A couple of Sundays ago there was an article in the NYTimes about millennials and work. In it, the author posed the question- are millennials lazy or do they have the work-life balance correct? Are the rest of us in society so out of whack with our propensity to always be working that we think anyone who sets boundaries is lazy?
Lately I have recognized that I have a hard time relaxing. I guess for so long I had been juggling many different expectations, deadlines and projects and that to stop and not be constantly moving, planning, or thinking has been tough. Part of it is self-identity and self-worth. Part of it is upbringing. (Not blaming the Puritan work ethic too much.) What am I if not hardworking and accomplishing “something”?
As I was thinking about all of this I heard on the radio a country song, “Drink in My Hand.” Part of the lyrics: “To fill it up, or throw it down; I got a forty hour week worth of trouble to drown. No need to complicate it, I'm a simple man. All you got to do is put a drink in my hand“. In some ways it seems so sad that in order to get through each week, one needs to plan on drinking on the weekends. In essence, just about kill oneself over work for five days in order to have two days of freedom.
Wouldn’t it be better to have seven days of balance?
But how does one do that? Is that realistic in today’s society? The NYTimes article says that for some millennials, negotiating balance for the work load is not something that needs to be done. It is expected. Not from a sense of entitlement (although I suspect there are some workers that do feel entitled to days off, flex-time and more casual working), but because they have seen their parents in life-sucking jobs and the financial fall out of the Great Recession, debts, materialism, and have decided that there is more to one’s life than achieving financial success and possessions.
In the Bible, the Hebrew wiseman reminds us how to view our life: “For everything there is a season and a time for every matter under heaven… there is nothing better for them than to be joyful and to do good as long as they live; also that everyone should eat and drink and take pleasure in all his toil- this is God’s gift to man. “ (Ecclesiastes 3: 1, 12-13.) The ancient words remind us to balance that work (toil) and life (eat/drink). We can balance our work and life through the practice of gratitude (joy) and service (to do good). It is not all about the money (though money is necessary for living in this world) but how we think about each day and how we spend the time in those days. It is about a rhythm of life: keeping the pendulum balls moving and interacting with one another. Not in a harsh, clanging, one ball swinging higher and harder than the others but in a gradual, one touching and moving the next. Like Newton’s cradle (pictured above), the balls move equally and exhibit the same amount of movement energy.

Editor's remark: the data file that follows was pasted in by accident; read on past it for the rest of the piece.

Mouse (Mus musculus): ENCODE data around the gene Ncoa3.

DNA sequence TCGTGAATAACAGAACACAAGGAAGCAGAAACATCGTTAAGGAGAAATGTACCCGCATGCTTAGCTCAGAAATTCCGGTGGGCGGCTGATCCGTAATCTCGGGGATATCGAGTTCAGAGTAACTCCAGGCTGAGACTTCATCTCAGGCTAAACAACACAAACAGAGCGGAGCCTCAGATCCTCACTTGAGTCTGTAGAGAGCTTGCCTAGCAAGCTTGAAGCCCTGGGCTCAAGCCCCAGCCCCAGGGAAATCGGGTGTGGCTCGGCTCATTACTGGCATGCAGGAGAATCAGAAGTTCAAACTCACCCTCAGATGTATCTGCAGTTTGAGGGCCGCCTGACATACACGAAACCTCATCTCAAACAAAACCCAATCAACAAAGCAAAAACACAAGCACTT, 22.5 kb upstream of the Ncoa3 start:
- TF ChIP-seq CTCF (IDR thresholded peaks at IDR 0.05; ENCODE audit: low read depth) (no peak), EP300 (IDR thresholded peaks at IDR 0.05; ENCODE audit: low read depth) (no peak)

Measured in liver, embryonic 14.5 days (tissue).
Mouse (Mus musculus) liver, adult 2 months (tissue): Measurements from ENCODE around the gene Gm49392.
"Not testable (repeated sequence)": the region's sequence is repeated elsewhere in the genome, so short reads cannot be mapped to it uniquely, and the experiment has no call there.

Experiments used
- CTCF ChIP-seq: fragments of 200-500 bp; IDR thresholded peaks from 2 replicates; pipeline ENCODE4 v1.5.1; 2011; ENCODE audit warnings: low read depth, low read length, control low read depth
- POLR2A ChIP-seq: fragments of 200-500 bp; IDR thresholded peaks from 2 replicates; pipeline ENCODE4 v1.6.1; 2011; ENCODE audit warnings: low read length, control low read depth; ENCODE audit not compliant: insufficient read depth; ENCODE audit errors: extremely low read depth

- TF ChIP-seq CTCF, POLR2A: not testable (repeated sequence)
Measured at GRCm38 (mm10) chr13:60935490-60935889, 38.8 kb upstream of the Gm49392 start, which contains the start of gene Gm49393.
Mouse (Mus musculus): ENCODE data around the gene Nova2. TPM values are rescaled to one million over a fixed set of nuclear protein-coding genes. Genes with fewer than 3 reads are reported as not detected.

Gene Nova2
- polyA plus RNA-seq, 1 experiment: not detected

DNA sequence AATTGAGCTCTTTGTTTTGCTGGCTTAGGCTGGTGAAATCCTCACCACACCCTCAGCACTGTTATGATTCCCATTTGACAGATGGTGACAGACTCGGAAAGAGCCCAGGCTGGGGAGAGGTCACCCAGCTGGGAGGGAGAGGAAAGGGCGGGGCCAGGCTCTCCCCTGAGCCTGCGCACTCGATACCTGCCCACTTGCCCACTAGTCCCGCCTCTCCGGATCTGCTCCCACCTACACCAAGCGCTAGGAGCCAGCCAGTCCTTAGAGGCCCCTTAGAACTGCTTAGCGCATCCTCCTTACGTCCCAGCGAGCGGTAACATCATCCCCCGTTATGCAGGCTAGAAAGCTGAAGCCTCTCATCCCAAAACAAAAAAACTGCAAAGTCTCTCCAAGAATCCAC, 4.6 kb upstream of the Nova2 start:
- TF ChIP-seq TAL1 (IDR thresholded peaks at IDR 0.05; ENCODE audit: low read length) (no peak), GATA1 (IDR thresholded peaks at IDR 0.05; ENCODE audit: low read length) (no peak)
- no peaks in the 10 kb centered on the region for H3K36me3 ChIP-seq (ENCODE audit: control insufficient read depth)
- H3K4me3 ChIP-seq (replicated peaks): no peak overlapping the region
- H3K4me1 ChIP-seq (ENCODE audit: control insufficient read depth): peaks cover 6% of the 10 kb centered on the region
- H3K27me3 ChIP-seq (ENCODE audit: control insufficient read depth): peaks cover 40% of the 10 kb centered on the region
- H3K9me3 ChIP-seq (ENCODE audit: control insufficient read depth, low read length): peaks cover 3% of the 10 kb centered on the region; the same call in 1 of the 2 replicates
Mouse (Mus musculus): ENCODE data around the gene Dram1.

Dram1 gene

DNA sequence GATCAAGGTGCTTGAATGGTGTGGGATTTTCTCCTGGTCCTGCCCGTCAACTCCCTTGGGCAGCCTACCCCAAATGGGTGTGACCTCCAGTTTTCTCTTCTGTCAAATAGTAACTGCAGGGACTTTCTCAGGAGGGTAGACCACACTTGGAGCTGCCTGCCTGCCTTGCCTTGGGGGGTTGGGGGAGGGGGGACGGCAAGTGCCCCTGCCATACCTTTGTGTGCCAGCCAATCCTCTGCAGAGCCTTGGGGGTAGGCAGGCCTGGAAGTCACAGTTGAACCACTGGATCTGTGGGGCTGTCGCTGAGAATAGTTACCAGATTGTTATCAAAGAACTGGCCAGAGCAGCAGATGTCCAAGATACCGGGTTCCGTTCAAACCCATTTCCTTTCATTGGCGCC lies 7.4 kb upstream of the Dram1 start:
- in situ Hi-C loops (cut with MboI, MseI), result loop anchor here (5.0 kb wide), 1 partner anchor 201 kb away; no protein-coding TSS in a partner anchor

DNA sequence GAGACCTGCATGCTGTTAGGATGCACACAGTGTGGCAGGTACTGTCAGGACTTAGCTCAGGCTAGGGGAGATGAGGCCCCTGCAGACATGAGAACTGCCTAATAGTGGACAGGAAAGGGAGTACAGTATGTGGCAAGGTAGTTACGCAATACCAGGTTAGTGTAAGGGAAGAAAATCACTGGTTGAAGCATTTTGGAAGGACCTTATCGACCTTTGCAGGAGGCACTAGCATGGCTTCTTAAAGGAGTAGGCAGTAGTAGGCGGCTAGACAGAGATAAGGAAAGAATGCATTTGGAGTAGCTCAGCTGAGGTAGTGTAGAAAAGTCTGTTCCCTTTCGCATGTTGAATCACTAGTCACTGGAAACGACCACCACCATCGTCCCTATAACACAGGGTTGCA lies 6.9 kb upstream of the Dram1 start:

Online there is an interesting TED talk that “tees up” the premise of striving for a better work-life balance. While the talk doesn’t really give a specific method for achieving and maintaining balance, he does spell out some fundamental issues:
I don’t know about you, but I don’t want to “wait until I retire, or until the kids move out, or until…. (fill in the blank) for starting to do what I feel led to do and which would help me achieve balance in my life. That is why about five years ago, I embarked on writing full-time. I realized what was the point in putting off that which I felt was a calling, just because I needed to find the “right” time. When is the “right time”?
Granted, I realize how blessed and fortunate I am to be in a position to do what I love. Especially since what I enjoy doing is not providing a necessary income to put food on the table. Many, many people are working in jobs that they do not like and possibly hate but find that their current job is the only work that is a) available b) capable of doing and c) necessary for survival.
Yet, I think part of the balance is to take each day as it comes and to enjoy the moments of each day. Some days I am quite aware of the moments and others, life is a blur. And so I must be intentional with balance. I don’t want to put off until tomorrow what I could do today but I don’t want today to be so rushed and filled that I am too exhausted to enjoy tomorrow. I think that gratitude and service does help keep our balance in check. Kind of like a spotter to ensure that we do not fall off the balance beam.
Gratitude and service are the guard rails. Gratitude helps us reflect on what we have: we can prioritize our values (e.g. family, health, material possessions). Service helps us distribute our work: we “do what is right and good” which can give us a satisfaction that work might not.
As is everything in life- it is about moderation. Not having it all at once. Quality versus quantity. Ensuring that one’s priorities are met each day. Setting boundaries. Being healthy in mind, body and spirit. Taking time to enjoy the moments.
What about you? How are you with balance? Work/Life? Family/Friends? Are you waiting for a specific time in your life to do what you feel called to do or want to do? Why is that? Is there some way you can moderately manage your day to day?
In the TED talk by Mr. Marsh, he reminds us that we have to take a longer view of our priorities. Not every day will be the “perfect” day. But, with intention, choices and care, I believe we can have “perfect” moments and daily joy. For me, that would be the right balance.